@Html.HiddenJsonFor(m => m.TrackingTypes)

Here is the according helper method Extension class:

public static class DataHelpers
{
    public static MvcHtmlString HiddenJsonFor<TModel, TProperty>(this HtmlHelper<TModel> htmlHelper, Expression<Func<TModel, TProperty>> expression)
    {
        return HiddenJsonFor(htmlHelper, expression, (IDictionary<string, object>) null);
    }

    public static MvcHtmlString HiddenJsonFor<TModel, TProperty>(this HtmlHelper<TModel> htmlHelper, Expression<Func<TModel, TProperty>> expression, object htmlAttributes)
    {
        return HiddenJsonFor(htmlHelper, expression, HtmlHelper.AnonymousObjectToHtmlAttributes(htmlAttributes));
    }

    public static MvcHtmlString HiddenJsonFor<TModel, TProperty>(this HtmlHelper<TModel> htmlHelper, Expression<Func<TModel, TProperty>> expression, IDictionary<string, object> htmlAttributes)
    {
        var name = ExpressionHelper.GetExpressionText(expression);
        var metadata = ModelMetadata.FromLambdaExpression(expression, htmlHelper.ViewData);

        var tagBuilder = new TagBuilder("input");
        tagBuilder.MergeAttributes(htmlAttributes);
        tagBuilder.MergeAttribute("name", name);
        tagBuilder.MergeAttribute("type", "hidden");

        var json = JsonConvert.SerializeObject(metadata.Model);

        tagBuilder.MergeAttribute("value", json);

        return MvcHtmlString.Create(tagBuilder.ToString());
    }
}

It is not super-sofisticated, but it solves the problem of where to put it (in Controller or in view?) The answer is obviously: neither ;)


You can use Json from the action directly,

Your action would be something like this:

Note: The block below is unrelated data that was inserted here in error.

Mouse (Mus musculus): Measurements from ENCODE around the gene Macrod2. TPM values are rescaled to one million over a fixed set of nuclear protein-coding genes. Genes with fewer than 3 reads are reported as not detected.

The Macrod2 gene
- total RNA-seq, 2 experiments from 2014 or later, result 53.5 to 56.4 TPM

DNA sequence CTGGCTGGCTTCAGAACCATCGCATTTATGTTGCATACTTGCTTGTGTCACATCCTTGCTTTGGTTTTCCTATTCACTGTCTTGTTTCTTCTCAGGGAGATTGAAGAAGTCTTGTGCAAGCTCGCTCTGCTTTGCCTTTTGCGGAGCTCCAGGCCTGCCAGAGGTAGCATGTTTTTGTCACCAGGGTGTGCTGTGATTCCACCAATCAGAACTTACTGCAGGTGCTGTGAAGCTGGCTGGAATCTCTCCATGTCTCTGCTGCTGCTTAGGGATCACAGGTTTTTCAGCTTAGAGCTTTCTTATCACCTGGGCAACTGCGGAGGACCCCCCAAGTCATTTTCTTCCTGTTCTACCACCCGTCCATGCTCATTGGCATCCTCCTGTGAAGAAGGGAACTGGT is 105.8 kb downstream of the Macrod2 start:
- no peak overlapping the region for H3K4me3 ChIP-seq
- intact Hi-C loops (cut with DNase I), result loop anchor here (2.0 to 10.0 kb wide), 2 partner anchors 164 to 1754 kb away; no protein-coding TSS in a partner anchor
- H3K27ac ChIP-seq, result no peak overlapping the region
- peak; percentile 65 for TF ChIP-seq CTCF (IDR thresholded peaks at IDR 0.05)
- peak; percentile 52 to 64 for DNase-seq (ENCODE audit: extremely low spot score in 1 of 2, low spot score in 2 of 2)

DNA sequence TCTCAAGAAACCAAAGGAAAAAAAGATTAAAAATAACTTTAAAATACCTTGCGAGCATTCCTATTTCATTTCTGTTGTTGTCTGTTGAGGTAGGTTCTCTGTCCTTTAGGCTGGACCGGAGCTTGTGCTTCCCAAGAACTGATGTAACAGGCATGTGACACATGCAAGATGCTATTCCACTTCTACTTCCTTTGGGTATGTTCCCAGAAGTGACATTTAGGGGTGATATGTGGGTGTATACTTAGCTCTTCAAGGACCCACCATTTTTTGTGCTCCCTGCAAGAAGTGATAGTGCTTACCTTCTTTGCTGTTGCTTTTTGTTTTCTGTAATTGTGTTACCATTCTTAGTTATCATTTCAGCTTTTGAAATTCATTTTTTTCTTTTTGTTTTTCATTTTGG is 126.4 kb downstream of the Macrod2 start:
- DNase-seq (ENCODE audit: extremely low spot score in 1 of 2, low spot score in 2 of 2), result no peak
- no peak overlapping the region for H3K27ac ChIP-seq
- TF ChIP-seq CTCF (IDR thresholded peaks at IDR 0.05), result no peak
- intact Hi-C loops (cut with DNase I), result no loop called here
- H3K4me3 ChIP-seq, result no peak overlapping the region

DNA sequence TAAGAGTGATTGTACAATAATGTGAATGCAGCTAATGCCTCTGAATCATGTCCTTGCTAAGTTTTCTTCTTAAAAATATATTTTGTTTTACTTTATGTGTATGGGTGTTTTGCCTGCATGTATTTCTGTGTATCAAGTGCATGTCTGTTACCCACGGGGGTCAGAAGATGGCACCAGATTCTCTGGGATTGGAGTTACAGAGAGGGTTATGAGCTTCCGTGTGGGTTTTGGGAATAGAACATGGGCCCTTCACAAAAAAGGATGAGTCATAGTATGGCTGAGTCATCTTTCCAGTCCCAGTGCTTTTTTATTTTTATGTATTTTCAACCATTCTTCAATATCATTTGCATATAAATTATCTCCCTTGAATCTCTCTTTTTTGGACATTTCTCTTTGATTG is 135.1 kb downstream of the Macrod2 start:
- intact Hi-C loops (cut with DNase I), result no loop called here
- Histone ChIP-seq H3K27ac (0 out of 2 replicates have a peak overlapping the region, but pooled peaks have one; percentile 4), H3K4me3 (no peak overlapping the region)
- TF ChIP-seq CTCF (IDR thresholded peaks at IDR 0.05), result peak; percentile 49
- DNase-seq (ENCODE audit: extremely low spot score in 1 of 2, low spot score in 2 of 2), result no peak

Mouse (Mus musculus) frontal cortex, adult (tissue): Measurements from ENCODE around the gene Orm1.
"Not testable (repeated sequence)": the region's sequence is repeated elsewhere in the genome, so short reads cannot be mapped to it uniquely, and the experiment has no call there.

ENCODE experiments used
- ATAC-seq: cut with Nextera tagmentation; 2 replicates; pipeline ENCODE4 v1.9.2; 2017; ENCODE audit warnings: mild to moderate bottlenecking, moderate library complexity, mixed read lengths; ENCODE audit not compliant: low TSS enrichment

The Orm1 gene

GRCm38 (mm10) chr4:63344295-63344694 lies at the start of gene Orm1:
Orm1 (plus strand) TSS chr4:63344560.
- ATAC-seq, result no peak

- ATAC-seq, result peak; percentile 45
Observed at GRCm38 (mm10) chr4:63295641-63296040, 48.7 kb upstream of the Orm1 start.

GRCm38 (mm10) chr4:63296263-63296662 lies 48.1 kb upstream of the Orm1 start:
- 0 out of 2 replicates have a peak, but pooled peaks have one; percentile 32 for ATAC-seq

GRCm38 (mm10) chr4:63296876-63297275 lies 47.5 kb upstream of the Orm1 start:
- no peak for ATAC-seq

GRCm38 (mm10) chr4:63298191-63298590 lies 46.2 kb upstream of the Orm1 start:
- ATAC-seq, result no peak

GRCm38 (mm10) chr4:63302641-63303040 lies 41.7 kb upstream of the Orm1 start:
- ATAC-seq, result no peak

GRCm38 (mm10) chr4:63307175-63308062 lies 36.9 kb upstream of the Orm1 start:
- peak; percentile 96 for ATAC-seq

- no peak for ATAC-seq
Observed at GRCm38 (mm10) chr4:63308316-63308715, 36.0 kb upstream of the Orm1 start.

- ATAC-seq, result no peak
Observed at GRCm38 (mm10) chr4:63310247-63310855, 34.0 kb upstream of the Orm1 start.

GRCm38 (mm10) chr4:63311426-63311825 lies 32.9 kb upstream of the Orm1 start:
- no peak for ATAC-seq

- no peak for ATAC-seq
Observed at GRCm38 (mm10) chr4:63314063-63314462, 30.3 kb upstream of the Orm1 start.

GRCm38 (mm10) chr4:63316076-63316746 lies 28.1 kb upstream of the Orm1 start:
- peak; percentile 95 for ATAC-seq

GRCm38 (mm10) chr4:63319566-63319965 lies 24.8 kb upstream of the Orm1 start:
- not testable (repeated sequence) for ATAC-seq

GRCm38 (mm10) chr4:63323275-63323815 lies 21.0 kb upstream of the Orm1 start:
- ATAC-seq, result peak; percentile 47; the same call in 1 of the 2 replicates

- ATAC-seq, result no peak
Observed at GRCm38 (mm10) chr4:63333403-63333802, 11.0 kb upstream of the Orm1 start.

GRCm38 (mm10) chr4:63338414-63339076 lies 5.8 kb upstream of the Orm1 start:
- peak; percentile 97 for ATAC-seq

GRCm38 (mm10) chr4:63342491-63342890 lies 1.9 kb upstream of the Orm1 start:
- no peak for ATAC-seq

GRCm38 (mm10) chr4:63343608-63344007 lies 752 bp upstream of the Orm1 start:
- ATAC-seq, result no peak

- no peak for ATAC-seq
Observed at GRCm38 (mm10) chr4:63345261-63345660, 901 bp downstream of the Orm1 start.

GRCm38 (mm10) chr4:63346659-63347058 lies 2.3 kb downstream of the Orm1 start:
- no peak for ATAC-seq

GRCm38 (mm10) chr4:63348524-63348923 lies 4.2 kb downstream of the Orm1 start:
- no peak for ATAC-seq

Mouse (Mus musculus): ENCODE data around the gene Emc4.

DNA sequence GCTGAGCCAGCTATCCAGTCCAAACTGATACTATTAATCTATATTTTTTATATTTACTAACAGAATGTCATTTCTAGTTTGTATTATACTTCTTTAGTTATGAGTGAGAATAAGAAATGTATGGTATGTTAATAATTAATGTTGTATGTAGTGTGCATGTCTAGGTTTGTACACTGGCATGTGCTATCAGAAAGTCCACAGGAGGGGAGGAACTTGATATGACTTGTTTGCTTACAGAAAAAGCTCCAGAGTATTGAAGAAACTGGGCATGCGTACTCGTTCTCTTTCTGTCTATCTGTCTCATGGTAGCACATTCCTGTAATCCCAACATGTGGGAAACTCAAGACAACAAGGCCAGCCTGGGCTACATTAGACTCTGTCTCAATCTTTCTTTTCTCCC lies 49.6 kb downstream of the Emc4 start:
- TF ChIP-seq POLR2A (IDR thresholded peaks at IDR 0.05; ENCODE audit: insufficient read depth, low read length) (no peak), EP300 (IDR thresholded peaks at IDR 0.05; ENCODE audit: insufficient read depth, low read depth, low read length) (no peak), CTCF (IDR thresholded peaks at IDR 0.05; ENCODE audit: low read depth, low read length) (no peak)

virtual public JsonResult DisplaySomeWidget(int id)
{
    SomeModelView returnData = someDataMapper.getbyid(1);
    return Json(returnData);
}

Edit

Just saw that you assume this is the Model of a View so the above isn't strictly correct, you would have to make an Ajax call to the controller method to get this, the ascx would not then have a model per se, I will leave my code in just in case it is useful to you and you can amend the call


Andrew had a great response but I wanted to tweek it a little. The way this is different is that I like my ModelViews to not have overhead data in them. Just the data for the object. It seem that ViewData fits the bill for over head data, but of course I'm new at this. I suggest doing something like this.

Controller

virtual public ActionResult DisplaySomeWidget(int id)
{
    SomeModelView returnData = someDataMapper.getbyid(1);
    var serializer = new JavaScriptSerializer();
    ViewData["JSON"] = serializer.Serialize(returnData);
    return View(myview, returnData);
}

View

//create base js object;
var myWidget= new Widget(); //Widget is a class with a public member variable called data.
myWidget.data= <%= ViewData["JSON"] %>;

What This does for you is it gives you the same data in your JSON as in your ModelView so you can potentially return the JSON back to your controller and it would have all the parts. This is similar to just requesting it via a JSONRequest however it requires one less call so it saves you that overhead. BTW this is funky for Dates but that seems like another thread.


@Html.Raw(Json.Encode(object)) can be used to convert the View Modal Object to JSON


In mvc3 with razor @Html.Raw(Json.Encode(object)) seems to do the trick.





json